Chemistry Lab Gas Laws

Name: ______________________

Gas Laws

Background

In this investigation you will examine three gas laws including Boyle’s Law, Charles’ Law and Gay-Lussac’s Law. You will explore how manipulating the variables of volume (L), pressure (atm) and temperature (K) can affect a sample of gas. The formula for each of the gas laws are:

Boyle’s Law:

P1V1 = P2V2

Gay-Lussac’s Law:

P1 = P2

T1 T2

Charles’ Law:

V1 = V2

T1 T2

Prelab Question

1. Briefly describe, in your own words the meaning of each of the following variables, and common units of measurement associated with each:

a. Volume

b. Pressure

c. Temperature

Procedure

Visit http://www.teachchemistry.org/gaslaws. Make sure that you select the “Boyle’s Law” tab to begin; it will be shown in white. You should see the picture below on your screen.

Boyle’s Law

1. Which one of the three variables: Pressure, Volume or Temperature cannot be changed in Boyle’s Law? This variable is considered a constant.

2. Using the volume control arrows, reduce the volume of the gas to 1.70L.

a. In the space below record your observations regarding the behavior of the particles in the gas sample as the volume is reduced. Make certain to discuss collisions in your comments.

b. Calculate the new pressure value for the gas, showing all of your work.

c. Check your final answer for part b by clicking the calculate button next to P2.

 a. Observations when Volume is reduced: b. Calculation P1V1 = P2V2

3. Press the reset button at the top right of the screen.

Using the pressure control arrows, reduce the pressure of the gas to 0.700atm.

a. In the space below record your observations regarding the behavior of the particles in the gas sample as the pressure is reduced.

b. In the space below calculate the new volume value for the gas.

c. Check your final answer for part b by clicking the calculate button next to V2.

 a. Observations when Pressure is reduced: b. Calculation P1V1 = P2V2

Important Terms

Direct relationship or directly proportional: A relationship between two variables, where a change in one variable results in the same change in the other variable. For example, if one variable is increased, then the other variable will also increase.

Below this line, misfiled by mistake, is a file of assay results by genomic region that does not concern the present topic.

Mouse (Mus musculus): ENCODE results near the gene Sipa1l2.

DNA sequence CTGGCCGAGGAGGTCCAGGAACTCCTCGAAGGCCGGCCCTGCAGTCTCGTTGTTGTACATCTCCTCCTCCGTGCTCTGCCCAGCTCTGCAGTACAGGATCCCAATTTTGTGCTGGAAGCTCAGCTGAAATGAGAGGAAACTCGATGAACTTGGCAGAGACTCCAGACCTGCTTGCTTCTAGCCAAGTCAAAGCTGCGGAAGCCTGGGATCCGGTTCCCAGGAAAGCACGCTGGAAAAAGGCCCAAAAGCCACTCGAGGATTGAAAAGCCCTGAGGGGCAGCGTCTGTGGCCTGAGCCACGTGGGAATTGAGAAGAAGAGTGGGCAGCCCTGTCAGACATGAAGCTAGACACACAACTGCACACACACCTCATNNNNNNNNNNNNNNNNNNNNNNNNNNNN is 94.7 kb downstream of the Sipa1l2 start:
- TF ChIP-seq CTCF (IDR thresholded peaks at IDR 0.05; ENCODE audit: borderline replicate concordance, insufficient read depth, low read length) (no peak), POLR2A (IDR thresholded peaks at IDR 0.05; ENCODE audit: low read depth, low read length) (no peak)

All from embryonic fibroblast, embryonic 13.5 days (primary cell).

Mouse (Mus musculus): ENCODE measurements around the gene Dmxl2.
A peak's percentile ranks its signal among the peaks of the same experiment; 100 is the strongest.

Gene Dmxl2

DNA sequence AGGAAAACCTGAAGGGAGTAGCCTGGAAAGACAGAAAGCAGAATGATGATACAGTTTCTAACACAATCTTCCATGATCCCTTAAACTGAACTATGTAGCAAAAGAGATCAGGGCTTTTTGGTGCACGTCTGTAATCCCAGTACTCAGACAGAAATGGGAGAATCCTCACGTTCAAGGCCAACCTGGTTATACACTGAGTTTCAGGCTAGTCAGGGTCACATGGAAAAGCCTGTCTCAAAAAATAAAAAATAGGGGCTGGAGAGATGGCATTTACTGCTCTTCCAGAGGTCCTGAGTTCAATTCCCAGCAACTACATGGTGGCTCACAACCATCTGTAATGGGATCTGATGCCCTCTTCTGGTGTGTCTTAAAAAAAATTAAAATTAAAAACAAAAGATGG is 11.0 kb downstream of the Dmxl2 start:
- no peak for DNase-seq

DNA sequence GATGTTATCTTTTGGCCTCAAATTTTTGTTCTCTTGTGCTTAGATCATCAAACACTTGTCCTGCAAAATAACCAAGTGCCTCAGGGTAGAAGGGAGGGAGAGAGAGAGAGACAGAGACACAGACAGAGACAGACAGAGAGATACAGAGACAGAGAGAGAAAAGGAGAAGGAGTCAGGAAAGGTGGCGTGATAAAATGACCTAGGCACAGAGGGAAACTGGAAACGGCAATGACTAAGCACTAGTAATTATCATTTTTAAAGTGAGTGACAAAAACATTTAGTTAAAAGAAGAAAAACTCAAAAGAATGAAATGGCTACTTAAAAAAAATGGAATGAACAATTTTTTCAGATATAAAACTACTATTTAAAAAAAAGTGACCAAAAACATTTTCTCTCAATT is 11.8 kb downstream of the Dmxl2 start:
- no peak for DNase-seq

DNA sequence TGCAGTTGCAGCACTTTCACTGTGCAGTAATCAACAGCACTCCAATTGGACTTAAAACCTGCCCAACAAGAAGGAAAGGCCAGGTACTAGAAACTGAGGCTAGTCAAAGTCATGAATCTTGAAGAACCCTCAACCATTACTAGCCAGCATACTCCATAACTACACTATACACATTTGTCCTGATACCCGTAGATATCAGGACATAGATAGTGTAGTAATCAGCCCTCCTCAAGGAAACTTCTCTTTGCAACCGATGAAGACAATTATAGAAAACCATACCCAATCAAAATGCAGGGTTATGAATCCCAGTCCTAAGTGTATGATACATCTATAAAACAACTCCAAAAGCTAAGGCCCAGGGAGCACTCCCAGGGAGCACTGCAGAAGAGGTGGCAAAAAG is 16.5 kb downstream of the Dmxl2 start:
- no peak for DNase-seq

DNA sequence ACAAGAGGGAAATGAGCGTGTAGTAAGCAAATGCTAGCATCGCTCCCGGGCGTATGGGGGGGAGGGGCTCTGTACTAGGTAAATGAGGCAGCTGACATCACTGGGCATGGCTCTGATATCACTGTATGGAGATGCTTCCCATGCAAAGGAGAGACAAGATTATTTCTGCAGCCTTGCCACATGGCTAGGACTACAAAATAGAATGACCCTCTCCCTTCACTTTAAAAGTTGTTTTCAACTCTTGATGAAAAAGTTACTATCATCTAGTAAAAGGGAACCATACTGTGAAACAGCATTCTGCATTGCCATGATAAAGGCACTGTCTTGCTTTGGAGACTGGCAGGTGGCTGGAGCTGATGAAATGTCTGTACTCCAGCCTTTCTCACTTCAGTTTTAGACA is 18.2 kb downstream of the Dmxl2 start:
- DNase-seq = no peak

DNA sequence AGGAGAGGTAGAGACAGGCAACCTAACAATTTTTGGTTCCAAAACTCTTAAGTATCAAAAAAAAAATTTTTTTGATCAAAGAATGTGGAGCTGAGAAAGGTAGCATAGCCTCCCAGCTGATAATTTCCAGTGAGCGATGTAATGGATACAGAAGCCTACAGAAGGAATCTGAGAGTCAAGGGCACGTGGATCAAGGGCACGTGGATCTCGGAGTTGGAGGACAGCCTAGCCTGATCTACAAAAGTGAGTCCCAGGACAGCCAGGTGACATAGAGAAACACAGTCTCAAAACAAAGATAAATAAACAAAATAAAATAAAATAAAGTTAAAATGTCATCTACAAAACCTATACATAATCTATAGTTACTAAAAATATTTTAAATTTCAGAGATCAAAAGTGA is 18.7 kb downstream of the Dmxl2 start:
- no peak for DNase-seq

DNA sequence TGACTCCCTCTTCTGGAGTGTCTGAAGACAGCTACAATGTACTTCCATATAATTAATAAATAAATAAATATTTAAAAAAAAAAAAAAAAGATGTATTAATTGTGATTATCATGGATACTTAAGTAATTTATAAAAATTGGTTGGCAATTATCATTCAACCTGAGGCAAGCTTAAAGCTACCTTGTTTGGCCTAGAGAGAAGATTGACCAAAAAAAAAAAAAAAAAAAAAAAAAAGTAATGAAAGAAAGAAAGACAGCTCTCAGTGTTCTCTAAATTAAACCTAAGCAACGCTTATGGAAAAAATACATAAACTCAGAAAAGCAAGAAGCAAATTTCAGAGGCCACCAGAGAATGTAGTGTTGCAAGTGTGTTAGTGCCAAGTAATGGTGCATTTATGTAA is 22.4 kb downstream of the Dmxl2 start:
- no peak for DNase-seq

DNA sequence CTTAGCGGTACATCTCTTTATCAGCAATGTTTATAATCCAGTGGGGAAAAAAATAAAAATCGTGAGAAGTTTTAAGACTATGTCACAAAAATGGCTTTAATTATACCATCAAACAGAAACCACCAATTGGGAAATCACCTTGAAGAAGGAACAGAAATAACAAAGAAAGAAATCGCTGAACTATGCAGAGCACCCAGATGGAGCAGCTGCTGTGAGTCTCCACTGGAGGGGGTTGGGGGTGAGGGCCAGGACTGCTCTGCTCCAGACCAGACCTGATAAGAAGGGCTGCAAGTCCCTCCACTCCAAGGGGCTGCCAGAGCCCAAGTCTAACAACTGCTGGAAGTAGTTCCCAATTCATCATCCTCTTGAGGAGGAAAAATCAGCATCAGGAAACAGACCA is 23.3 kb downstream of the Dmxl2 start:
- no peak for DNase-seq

Indirect relationship or inversely proportional: A relationship between two variables, where a change in one variable results in the opposite change in the other variable. For example, if one variable is increased, then the other variable will decrease.

4. Considering the terms described above, do the variables of pressure and volume have a direct or an indirect relationship in Boyle’s Law? Justify your answer with data.

Charles’ Law

Change the simulation to “Charles’ Law” by clicking the tab at the top of the screen it will be shown in white. You should see the picture below on your screen.

1. Which one of the three variables: Pressure, Volume or Temperature cannot be changed in Charles’ Law? This variable is considered a constant.

2. Using the volume control arrows, reduce the volume of the gas to 1.80L.

a. In the space below record your observations regarding the behavior of the particles in the gas sample as the volume is reduced.

b. In the space below calculate the new temperature value for the gas.

c. Check your final answer for part b by clicking the calculate button next to T2.

 a. Observations when Volume is reduced: b. Calculation V1 = V2T1 T2

3. Using the Temperature controls, increase the temperature of the gas. What changes do you observe in the behavior of the particles of the gas while the temperature is increased?

b. Continue to increase the temperature value until T2 = 443K. Using the equation for Charles’ law, calculate the volume of the gas at this increased temperature. Check your final answer for part b by clicking the calculate button next to V2:

V1 = V2

T1 T2

c. Based on the final value calculated in part b) is Charles’ law considered a direct or an indirect relationship between the variables? Explain your choice with reasoning.

Gay-Lussac’s Law

Change the simulation to “Gay-Lussac’s Law” by clicking the tab at the top of the screen it will be shown in white. You should see the picture below on your screen. P1 = P2

T1 T2

2. a. The equation for Gay-Lussac’s law is does it look most similar to the equation for Boyle’s Law or the equation for Charles’ law?

b. What variable is held constant in Gay Lussac’s law?

c. Based on your answer to part a) what prediction can you make about the relationship between the variables of Pressure and Temperature of a gas?

3. a. Using the pressure control arrows, increase the pressure value to 1.50atm, and

fill in the corresponding T2 value in the data table below.

b. Press the Add Data button. Using the pressure control arrows, increase the pressure to 2.00atm and fill in the corresponding T3 value in the data table below.

c. Repeat step b for pressure values of 2.50atm and 2.90atm.

 P1 = 1.00atm P2 = 1.50atm P3 = 2.00atm P4 = 2.50atm P5 = 2.90atm T1 = T2 = T3 = T4 = T5 =

d. Based on the data collected in the table above, what trend can be observed for temperature of a gas when the pressure of the gas is increased? Is this considered a direct or an indirect relationship between the variables?

4. Press the reset button at the top right of the screen.

Using the temperature control arrows, reduce the temperature of the gas to 158K.

a. In the space below record your observations regarding the behavior of the particles in the gas sample as the temperature is reduced. Make certain to discuss collisions in your comments.

b. In the space below calculate the new pressure value for the gas.

c. Check your final answer for part b by clicking the calculate button next to P2.

 a. Observations when Temperature is reduced: b. Calculation P1 = P2T1 T2

American Association of Chemistry Teachers

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